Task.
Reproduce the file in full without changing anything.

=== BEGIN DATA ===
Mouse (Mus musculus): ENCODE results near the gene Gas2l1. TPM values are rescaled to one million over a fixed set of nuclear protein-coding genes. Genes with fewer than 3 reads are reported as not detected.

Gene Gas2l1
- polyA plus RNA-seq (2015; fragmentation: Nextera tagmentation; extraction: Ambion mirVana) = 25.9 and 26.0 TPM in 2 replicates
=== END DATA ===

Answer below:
Mouse (Mus musculus): ENCODE results near the gene Gas2l1. TPM values are rescaled to one million over a fixed set of nuclear protein-coding genes. Genes with fewer than 3 reads are reported as not detected.

Gene Gas2l1
- polyA plus RNA-seq (2015; fragmentation: Nextera tagmentation; extraction: Ambion mirVana) = 25.9 and 26.0 TPM in 2 replicates